Prompted by a variety of contemporary issues—including feminist, postcolonial, environmental, and posthuman concerns—scholars in jurisprudence have argued for a return to the Roman model of personhood. Rather than representing a naturalized person, such a model avoids reference to something natural, living, or organic. Instead, the model can be plastic: infinitely malleable and open to complexity. While conceptualizations of a plastic personhood are taking place in jurisprudence, the idea of a biological plasticity is emerging in social studies of the new biosciences. Developments in the new life sciences—such as microbiomics, neuroscience, epigenetics, and immunology—are changing the perception that bodies, brains, genes, and cells are bounded entities, and describe biological life instead as plastic. Here, biological processes are less linear and determinant as the science once thought. In its place, bioscientific insights point to complex permeabilities and malleabilities. Our paper examines these two conceptual approaches to plasticity. What does plasticity mean in the study of law’s persons? And what does it mean in the study of postgenomic science? We describe how these conceptualizations carry with them a clear social and political project—one that we support and underscore—but that taken together run into some kind of trouble. This trouble becomes evident when turning to existing and future claims of biolegality from people and communities that are based on biological rights. These rights claims, we argue, go against plasticity in both law and science. It raises the question of how publics and states can lay claim to artificial forms of legal personhood, devoid of any reference to the natural person, in a time marked by biolegitimacy.


About the speakers

Sonja van Wichelen is Senior Research Fellow with the Department of Sociology and Social Policy at The University of Sydney. Her research broadly engages with the body, law, and science in the age of globalization and the effects that changes in these areas have on our understanding of citizenship. She is the author of Legitimating Life: Adoption in the Age of Globalization and Biotechnology (Rutgers University Press, 2018), Religion, Gender and Politics in Indonesia: Disputing the Muslim Body (Routledge, 2010), co-editor of Commitment and Complicity in Cultural Theory and Practice (Palgrave Macmillan, 2009), and co-editor for the Book Series Biolegalities (Palgrave Macmillan). She is the convener of the Biopolitics of Science Research Network at the University of Sydney.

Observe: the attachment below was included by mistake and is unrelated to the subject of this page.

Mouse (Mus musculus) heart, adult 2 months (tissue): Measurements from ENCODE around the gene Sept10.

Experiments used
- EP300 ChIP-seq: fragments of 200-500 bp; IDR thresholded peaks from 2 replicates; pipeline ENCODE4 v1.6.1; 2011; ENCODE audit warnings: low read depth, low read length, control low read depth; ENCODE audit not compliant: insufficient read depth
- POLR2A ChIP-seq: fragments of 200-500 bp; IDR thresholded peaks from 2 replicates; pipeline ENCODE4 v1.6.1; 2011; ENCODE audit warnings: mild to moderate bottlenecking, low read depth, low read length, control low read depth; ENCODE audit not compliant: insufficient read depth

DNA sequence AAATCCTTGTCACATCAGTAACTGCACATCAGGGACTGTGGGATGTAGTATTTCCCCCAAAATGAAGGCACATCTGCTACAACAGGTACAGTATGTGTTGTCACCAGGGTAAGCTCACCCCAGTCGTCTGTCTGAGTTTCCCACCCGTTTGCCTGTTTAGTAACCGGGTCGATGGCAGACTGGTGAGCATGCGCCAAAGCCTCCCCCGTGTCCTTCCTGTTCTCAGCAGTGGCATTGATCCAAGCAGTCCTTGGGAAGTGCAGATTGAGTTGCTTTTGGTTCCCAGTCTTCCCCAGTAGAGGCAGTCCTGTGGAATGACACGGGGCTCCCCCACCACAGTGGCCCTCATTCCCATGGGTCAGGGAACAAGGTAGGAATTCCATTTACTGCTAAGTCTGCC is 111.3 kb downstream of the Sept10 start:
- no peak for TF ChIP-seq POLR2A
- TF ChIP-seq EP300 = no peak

Marc De Leeuw is Senior Lecturer at the Law School of the University of New South Wales. He holds a PhD in Philosophy from the University for Humanistic Studies in Utrecht and a MA (with honours) in Political Sciences, History, and Comparative Literature from the Free University in Berlin. Before coming to UNSW he lectured philosophy at Macquarie University (2011-12) and was a Junior Visiting Fellow at the Center for Cultural Sociology at Yale University (2008-10), New Haven. His work engages both with the so-called continental and analytical traditions while focusing on questions of human agency, epistemological practices and ethics. His projects are often interdisciplinary and examine the intersection between the ethico-political and moral-legal fields. His book Homo Capax. Paul Ricoeur’s Renewal of Philosophical Anthropology is forthcoming with Rowman & Littlefield. He convenes the UNSW Law Initiative for Bio-legalities (IBL) and is co-editor of the new book series Biolegalities (Palgrave Macmillan).


Forgan Smith Building
TC Beirne School of Law
The University of Queensland
St Lucia
Sir Gerard Brennan Boardroom (W353)